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Mary Scanlon and I attended the Thursday session of NCLA’s 58th Biennial Conference in Greenville, where 543 registrants converged on the Greenville Convention Center.
The speaker at the day’s Ogilvie Lecture was Mary Boone, State Librarian of North Carolina, who commenced her address by countering our awareness of parlous times for libraries by citing positive statistics for the state: NC is the 4th fastest growing state, 10th most populous, and is projected to be the 7th most populous state by 2030. On the other hand, there have been hundreds of thousands of jobs lost in the traditional big three job areas– tobacco, textiles, and furniture, as a new economy has emerged based on technology, banking, pharmaceuticals, and auto-parts , yes auto-parts. She underscored the importance of NC libraries and the services they provide, despite cuts to their own resources (17.9% cuts at ECU, for instance, the home university for this conference). She singled out NC community colleges’ challenges as they try to support a new curriculum that addresses the education and training needs of the new workplaces. I’ve read, for instance, that community colleges are jumping on the bandwagon for educating in emerging green technologies. Yet community colleges have had resource cuts of 25-41%.Public library use is at an all time high, heavily used by people seeking new jobs and forced to apply online, when some have never touched computers in their lives (some public libraries have also found it necessary to take reservations for story hours!). However, she remains optimistic that one can define one’s core mission and still provide essential services. For instance, she cited innovative strategies in the face of materials cuts:librarians going into the stacks and displaying literary classics in lieu of the latest bestsellers, with the result that these venerable works are flying off the display shelves.She closed by urging us to redefine and update our mission and do different, if necessary, with less.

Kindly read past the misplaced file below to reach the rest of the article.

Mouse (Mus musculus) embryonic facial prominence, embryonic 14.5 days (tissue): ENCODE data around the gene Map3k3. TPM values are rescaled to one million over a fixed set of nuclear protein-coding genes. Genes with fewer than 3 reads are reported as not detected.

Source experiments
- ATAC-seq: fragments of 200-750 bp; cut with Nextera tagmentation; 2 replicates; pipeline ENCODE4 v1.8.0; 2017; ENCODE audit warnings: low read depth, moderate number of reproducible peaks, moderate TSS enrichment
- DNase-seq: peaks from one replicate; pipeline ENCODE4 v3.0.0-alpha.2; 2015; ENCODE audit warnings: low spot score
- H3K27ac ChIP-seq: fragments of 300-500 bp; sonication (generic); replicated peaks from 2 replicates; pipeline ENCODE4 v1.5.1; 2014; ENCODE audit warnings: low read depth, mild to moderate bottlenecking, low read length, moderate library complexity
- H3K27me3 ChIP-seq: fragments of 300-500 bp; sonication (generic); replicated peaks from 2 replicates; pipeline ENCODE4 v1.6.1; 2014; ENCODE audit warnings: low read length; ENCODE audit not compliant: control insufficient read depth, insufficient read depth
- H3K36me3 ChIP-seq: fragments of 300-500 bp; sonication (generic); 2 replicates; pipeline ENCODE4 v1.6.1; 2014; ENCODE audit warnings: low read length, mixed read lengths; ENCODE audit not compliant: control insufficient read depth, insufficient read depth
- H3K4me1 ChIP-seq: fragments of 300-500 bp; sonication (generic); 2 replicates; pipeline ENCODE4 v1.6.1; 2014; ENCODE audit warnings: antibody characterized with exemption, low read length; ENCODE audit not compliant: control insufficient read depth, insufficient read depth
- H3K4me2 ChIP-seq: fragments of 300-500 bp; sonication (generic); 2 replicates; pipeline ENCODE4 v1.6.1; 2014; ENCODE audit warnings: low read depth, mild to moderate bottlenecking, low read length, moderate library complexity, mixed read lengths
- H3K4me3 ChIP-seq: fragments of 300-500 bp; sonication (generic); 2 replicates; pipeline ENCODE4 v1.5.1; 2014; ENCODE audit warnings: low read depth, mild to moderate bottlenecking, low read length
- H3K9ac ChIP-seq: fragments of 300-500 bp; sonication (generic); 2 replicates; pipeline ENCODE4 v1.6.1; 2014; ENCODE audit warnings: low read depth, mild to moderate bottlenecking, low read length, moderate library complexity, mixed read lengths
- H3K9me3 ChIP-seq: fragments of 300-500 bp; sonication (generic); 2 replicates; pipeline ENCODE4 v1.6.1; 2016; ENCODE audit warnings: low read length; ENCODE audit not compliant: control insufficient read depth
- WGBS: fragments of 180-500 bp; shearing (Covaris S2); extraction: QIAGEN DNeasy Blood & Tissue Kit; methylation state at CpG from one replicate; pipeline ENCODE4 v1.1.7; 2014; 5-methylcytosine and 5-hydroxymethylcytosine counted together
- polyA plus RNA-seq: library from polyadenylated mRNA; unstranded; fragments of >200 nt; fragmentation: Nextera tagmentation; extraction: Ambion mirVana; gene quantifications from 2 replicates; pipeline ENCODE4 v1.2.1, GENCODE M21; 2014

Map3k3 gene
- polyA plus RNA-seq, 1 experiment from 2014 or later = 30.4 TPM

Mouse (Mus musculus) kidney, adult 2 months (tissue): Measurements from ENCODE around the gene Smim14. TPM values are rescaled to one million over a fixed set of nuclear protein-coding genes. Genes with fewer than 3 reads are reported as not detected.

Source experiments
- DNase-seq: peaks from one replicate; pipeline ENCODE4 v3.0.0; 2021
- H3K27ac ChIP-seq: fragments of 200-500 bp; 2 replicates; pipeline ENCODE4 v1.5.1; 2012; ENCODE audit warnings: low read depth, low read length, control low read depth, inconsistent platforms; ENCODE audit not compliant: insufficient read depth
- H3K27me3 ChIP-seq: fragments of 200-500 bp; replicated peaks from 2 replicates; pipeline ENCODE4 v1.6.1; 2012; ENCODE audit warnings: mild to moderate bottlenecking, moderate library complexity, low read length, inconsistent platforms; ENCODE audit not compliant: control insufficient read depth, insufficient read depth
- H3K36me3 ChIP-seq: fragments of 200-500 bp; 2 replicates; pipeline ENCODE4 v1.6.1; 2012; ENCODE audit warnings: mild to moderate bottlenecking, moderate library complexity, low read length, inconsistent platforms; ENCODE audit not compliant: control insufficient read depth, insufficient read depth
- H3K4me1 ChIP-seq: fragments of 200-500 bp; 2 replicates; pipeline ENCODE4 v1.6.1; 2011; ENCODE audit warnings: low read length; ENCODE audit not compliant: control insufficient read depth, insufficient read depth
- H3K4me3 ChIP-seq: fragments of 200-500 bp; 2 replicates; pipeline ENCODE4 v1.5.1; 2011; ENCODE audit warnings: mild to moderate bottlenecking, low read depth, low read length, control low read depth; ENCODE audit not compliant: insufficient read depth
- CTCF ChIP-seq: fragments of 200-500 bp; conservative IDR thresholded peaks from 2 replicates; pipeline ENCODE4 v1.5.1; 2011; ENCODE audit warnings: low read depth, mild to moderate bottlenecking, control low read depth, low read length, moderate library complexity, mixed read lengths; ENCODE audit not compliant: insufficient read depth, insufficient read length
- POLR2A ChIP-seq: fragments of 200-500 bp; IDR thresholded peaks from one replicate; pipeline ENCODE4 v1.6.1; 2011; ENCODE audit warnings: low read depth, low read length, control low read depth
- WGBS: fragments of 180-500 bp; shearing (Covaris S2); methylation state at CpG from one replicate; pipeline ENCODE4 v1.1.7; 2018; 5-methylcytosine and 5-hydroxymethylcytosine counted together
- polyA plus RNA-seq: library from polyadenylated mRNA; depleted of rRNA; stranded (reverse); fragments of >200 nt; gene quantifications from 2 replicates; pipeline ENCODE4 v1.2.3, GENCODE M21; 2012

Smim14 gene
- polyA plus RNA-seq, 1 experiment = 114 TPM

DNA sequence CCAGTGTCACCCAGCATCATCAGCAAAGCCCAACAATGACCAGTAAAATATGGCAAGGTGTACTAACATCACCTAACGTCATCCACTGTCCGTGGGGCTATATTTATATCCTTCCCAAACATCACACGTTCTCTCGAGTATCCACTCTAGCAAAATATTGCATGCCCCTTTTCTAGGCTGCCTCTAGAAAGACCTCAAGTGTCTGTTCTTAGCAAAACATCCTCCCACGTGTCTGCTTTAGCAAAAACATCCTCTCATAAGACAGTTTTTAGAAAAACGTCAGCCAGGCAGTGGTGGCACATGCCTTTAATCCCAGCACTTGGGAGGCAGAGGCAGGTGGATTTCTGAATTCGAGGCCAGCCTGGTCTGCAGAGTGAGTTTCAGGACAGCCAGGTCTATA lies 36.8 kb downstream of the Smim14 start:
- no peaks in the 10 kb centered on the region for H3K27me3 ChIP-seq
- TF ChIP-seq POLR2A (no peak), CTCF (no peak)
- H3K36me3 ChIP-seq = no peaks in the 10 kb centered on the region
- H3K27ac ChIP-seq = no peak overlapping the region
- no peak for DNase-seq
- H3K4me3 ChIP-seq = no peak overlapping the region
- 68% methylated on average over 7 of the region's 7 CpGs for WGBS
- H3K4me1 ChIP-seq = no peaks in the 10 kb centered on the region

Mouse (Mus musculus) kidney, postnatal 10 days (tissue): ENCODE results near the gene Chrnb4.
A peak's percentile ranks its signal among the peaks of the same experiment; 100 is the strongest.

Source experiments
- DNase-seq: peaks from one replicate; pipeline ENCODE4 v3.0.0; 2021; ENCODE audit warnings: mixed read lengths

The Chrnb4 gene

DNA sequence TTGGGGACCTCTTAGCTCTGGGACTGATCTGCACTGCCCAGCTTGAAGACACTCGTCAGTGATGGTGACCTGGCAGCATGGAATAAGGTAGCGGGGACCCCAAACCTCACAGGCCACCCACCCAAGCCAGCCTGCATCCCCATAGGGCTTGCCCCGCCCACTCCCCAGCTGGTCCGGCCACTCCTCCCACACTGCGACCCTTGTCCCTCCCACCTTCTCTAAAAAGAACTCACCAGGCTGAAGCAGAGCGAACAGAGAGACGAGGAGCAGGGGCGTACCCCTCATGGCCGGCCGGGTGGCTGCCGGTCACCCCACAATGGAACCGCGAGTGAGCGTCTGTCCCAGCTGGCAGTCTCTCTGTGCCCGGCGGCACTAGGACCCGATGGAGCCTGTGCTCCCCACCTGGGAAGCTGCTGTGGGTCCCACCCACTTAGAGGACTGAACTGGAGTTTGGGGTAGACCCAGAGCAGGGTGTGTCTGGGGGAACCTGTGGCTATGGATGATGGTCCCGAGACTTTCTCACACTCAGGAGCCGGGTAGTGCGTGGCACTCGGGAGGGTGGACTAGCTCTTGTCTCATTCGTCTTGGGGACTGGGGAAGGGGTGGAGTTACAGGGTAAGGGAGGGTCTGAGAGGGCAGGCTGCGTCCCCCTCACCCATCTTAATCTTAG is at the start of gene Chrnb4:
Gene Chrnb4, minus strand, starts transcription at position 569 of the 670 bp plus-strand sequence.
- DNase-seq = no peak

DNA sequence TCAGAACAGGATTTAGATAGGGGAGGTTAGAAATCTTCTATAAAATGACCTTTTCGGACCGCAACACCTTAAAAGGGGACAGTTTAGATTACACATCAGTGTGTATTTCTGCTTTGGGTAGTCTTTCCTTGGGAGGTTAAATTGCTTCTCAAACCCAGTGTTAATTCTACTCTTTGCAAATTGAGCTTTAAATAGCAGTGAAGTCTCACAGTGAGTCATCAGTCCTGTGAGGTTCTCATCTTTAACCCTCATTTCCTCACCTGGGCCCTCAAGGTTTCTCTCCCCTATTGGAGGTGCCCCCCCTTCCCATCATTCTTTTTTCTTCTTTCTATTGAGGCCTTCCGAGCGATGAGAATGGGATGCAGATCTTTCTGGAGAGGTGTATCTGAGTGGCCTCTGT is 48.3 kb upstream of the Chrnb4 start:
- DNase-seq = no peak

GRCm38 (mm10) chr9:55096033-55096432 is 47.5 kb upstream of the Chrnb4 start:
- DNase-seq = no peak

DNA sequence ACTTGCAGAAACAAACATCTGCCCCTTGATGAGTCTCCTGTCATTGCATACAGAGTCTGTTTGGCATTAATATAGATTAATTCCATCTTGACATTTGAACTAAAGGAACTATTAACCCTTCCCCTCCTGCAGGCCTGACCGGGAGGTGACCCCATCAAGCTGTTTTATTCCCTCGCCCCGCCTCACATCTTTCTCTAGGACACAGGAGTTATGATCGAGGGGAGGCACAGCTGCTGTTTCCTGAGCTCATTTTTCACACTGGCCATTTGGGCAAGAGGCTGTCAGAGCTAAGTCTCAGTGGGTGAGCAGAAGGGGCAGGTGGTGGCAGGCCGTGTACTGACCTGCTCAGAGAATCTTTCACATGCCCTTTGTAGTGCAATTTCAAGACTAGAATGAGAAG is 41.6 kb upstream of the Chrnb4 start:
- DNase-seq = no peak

I attended the RASS luncheon, which featured author Jill McCorkle as speaker. She prefaced her readings with engaging and humorous accounts of her writing process, disclosing that she tends to jot intriguing snippets of conversations on slips of papers, napkins, paper towels, etc. which she then stows away for future use. She cited one such remark from this summer, coming from a woman in a grocery store who observed that “the humility had been just terrible” of late; Ms. McCorkle emphatically agreed-and added that quotation to her cache for future use.She was queried, inevitably, about her archival practices (her papers are at UNC ), and she assured the audience of librarians that she does indeed place these slips she’s used in a story in an envelope, to be archived with her other literary output. Her readings from her most recent short story collection, Going Away Shoes, were delightful, full of wit and insight.I am looking forward to finding out how the tales ended.